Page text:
Friday, 13 November 2015

A new Avian Species Record for Barbados – the Western Marsh Harrier (Circus aeruginosus) by Dr. Webster



Photograph by Dr. John Webster

On Thursday 5 November we added yet another species to the record of avian species seen on Barbados. The new species is the Western  Marsh Harrier (Circus aeruginosus). The photographs presented here represent the photographic record of this sighting. Unfortunately the photos are not up of the highest quality as Thursday was a heavily overcast and rainy day with terrible light for photography and most photos had to be taken into the light. However, they are what they are, a documentary record of the first sighting in Barbados, of yet another rare European species for our region.

Photograph by Dr. John Webster
The bird was first seen by me at about 10.00am sitting in a cow pasture in the Golden Grove area in the eastern part of the island. It then took flight and for the next 45 minutes circled and hunted over the Golden Grove private impoundment, hovering at times very low and then regaining altitude for further circling. The swamp area has become rather overgrown in recent months with an assortment of sedges, rushes and other vegetation, thereby creating a habitat similar to that favoured by this species. During the time it hunted, I never saw it catch any prey.

The following morning Richard Roach and I returned to the site and once again we observed the Harrier at about 6.30am. It continued its behaviour as per the day before but never approached close enough for any decent photos. We have returned to the location several times since but it has never been seen again.
 
Photograph by Dr. John Webster

The Western Marsh-Harrier (Circus aeruginosus) is a Eurasian species rarely recorded in the Western Hemisphere. It appears that there have only been about 5 previously recorded sightings of this species in the Caribbean.  The first fully documented record was a female Western Marsh-Harrier, found and photographed at Grand Cul-de-Sac Marin on the island of Guadeloupe on 14 December 2002 and again on 19 January 2003 by Anthony Levesque and Frantz Delcroix. The second and third records were a female at the Laguna Cartagena National Wildlife Refuge in Puerto Rico from 14 January to 30 March 2004 and an immature at the same locality from 11 January to 11 February 2006 (Merkord, Rodriguez and Faaborg, Journal of Caribbean Ornithology 19:42-44, 2006)

).  Prior to this latest sighting in Barbados, two other sightings were recorded in eBird for this year, both from from Guadeloupe:  at Ilet Christophe, Guadeloupe, Wed Oct 14, 2015 by Gomès Régis and at Baie-Mahault birnhingam, Guadeloupe, Sat Oct 17, 2015 by Frantz Delcroix (Duzont). It is very likely the bird observed here in Barbados may be the same bird observed on two occasions in October on Guadeloupe, making its way southward through the chain of islands.






According to the Hawkand Owl Trust, the Marsh Harrier (Circus aeruginosus) a large harrier, is making a slow but steady localised recovery from extinction in the early 19th century. The largest harrier found in the UK, the population is at its highest for 100 years, but still low and very localised. Since its recovery the Marsh Harrier has adapted its behaviour, with individuals wintering in the UK and breeding on farmland as well as traditional reedbed habitats. Marsh Harriers can be found in large numbers at the Hawk and Owl Trust’s, Sculthorpe Moor Community Nature Reserve in North Norfolk.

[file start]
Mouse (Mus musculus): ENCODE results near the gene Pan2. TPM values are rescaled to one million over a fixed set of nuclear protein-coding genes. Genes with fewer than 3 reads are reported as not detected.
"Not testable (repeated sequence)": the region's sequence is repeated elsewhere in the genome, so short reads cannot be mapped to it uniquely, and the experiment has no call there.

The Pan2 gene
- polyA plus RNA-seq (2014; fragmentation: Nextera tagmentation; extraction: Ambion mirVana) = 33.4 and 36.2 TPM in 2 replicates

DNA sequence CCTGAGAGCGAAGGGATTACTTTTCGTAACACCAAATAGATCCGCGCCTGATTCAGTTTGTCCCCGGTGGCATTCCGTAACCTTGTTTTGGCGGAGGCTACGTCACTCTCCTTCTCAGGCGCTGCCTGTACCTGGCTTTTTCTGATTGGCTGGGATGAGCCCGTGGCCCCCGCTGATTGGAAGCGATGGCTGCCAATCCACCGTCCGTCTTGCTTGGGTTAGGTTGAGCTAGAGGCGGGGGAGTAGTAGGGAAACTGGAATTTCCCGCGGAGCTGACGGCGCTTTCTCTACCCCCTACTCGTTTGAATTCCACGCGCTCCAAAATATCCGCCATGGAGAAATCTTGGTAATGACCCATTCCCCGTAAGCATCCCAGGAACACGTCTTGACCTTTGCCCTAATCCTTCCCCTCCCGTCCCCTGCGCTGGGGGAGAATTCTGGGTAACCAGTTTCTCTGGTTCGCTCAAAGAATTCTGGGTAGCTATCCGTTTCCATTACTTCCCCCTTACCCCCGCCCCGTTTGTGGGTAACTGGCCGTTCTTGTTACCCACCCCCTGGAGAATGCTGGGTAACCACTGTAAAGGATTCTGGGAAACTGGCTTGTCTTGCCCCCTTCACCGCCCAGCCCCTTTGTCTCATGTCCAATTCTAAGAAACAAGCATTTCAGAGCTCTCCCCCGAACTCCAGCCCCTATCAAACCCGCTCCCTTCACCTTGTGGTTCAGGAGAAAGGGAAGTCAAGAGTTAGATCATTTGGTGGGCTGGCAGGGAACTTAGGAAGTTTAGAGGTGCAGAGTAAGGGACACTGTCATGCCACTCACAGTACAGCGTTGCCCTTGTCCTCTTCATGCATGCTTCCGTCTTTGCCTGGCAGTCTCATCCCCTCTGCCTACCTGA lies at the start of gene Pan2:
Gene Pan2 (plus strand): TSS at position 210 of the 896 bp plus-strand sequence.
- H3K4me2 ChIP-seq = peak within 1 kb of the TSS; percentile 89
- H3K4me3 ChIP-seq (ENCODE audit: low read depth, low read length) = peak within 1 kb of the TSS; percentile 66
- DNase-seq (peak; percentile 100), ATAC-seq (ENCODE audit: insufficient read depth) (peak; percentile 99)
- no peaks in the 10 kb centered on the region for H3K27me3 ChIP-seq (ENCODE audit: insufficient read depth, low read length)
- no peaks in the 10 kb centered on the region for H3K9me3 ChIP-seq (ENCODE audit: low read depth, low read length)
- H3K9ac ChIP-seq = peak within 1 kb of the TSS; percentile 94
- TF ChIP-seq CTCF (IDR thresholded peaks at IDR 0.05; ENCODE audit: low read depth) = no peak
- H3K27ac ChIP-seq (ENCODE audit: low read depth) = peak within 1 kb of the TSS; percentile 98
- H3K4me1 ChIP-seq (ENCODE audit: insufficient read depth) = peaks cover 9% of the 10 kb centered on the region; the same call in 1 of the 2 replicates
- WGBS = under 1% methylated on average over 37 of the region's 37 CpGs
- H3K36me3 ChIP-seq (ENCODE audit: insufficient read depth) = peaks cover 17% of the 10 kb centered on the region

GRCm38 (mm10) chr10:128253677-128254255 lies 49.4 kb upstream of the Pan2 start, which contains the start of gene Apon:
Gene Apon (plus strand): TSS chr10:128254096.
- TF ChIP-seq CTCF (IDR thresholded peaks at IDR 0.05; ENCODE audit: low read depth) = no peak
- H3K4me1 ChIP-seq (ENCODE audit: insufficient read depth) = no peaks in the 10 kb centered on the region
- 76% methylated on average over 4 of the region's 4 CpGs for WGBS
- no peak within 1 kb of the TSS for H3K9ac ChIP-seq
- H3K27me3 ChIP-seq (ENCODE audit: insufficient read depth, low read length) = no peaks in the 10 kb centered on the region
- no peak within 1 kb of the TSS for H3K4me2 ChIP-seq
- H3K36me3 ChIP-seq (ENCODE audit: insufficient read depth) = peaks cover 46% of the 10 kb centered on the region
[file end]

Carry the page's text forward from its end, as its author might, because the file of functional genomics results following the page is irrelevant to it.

Slightly larger than a Buzzard, Marsh Harriers can be distinguished by their longer tail, slimmer body and narrower wings. Females are dark brown with a distinctive cream coloured crown and pale patches on the forewing and throat. Males have dark wing tips and grey tail, the breast and head appear yellowish with a brown belly, the upper-wing is a combination of black, grey and brown. Juveniles are dark brown with a golden crown and throat and a pale leading edge to the wing. Length: 47-57cm; wingspan: 115-140cm.

Status in UK
370 breeding females (2005), increasing but localised; AMBER listed; resident and summer visitor

Population Trends
Extinct in the UK by the end of the 19th century due to habitat loss and persecution, occasional nesting pairs returned to eastern England during the 1970’s. Numbers have increased steadily since then with birds adapting to different habitats for nesting. Many birds now overwinter and large roosts can be seen in some areas, especially in eastern England.

Habitat and Distribution
Mainly found in areas of reed bed, although as mentioned they also now frequent and breed on farmland. Main populations are in Norfolk, Kent, Lincolnshire, Humberside, Lancashire and Southern Scotland.

Breeding
Originally nesting on the ground in reed beds, Marsh Harriers also nest in crops. Breeding pairs carry out impressive displays of aerobatics, tumbling through the air with the male dropping food for the female to catch in mid-air.

Females have a single clutch of 4-5 eggs and start to breed at 3 years of age. Males are not monogamous and will sometimes mate with 2 or 3 different females.
Feeding
Marsh Harriers feed on small mammals and birds, preferring prey that is easier to catch. They will also take reptiles, insects and carrion.


See more of Dr Webster's images below